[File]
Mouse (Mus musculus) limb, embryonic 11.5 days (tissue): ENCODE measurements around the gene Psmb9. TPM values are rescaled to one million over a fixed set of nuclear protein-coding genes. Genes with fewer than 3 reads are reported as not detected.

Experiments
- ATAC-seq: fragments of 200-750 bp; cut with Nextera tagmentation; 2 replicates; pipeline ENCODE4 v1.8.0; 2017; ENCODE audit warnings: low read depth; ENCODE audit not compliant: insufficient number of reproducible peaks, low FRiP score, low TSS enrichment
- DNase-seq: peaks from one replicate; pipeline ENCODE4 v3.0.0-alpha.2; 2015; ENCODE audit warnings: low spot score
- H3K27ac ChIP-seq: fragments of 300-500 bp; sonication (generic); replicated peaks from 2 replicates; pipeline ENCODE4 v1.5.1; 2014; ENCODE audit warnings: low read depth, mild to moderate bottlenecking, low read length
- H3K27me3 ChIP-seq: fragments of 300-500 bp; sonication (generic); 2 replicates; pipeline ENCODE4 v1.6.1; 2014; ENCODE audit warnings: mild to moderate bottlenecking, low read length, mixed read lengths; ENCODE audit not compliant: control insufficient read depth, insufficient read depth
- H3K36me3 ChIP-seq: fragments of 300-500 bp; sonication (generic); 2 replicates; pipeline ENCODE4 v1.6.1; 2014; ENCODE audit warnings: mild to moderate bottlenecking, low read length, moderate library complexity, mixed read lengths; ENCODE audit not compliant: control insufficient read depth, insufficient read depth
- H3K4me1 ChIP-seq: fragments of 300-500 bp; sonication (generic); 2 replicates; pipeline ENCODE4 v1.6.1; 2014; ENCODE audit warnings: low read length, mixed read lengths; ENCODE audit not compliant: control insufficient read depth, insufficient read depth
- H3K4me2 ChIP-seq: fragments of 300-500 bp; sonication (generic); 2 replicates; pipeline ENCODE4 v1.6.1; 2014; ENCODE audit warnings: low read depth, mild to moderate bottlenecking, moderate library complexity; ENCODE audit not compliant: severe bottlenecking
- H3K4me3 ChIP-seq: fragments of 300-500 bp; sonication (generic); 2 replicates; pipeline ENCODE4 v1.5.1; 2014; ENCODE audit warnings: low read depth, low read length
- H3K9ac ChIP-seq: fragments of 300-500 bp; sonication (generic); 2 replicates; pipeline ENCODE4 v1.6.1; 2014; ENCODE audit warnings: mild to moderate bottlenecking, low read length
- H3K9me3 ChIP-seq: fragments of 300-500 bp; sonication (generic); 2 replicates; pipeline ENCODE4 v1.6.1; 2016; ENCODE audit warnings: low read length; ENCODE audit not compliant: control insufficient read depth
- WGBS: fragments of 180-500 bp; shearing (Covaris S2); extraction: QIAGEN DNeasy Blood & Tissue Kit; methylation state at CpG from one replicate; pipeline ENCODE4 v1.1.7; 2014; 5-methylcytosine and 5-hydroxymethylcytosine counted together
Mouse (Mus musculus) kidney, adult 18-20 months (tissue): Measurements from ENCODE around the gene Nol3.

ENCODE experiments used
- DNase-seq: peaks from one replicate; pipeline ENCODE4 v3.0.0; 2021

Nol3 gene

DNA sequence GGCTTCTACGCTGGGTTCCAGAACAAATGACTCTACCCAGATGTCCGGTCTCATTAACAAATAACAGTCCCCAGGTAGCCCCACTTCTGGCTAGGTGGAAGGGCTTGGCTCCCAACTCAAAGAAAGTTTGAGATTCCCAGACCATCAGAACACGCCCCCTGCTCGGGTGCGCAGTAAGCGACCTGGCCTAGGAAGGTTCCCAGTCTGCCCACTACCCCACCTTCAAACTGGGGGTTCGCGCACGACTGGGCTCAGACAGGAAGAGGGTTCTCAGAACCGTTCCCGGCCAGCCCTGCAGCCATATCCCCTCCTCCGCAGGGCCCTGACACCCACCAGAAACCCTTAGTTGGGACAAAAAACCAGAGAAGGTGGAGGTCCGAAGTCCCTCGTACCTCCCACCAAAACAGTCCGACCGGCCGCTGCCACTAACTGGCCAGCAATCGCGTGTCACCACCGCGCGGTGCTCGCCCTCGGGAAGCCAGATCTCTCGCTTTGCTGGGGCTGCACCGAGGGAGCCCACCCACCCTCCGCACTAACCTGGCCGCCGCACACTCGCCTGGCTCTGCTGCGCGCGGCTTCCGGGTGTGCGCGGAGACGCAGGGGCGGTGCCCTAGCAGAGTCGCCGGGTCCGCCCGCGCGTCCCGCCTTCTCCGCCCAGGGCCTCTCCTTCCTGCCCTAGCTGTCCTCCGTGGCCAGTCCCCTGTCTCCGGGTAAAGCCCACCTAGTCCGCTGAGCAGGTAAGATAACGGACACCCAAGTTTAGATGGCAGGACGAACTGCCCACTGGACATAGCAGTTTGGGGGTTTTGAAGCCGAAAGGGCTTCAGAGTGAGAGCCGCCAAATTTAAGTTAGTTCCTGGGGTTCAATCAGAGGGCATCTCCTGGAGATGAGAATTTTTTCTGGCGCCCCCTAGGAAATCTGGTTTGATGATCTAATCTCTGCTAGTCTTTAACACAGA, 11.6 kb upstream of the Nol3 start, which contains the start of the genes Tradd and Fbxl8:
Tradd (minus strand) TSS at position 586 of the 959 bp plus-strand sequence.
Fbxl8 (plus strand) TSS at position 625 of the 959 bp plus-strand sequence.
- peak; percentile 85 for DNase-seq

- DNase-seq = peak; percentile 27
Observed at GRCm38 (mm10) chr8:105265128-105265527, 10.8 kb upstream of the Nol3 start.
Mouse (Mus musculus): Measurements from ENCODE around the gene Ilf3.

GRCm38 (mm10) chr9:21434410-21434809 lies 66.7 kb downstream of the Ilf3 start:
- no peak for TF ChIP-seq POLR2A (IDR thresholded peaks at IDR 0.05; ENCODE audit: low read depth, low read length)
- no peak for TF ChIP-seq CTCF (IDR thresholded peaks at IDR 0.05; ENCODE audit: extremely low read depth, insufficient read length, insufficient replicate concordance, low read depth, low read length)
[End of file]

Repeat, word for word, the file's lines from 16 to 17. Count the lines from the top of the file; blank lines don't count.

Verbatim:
- DNase-seq: peaks from one replicate; pipeline ENCODE4 v3.0.0; 2021

Nol3 gene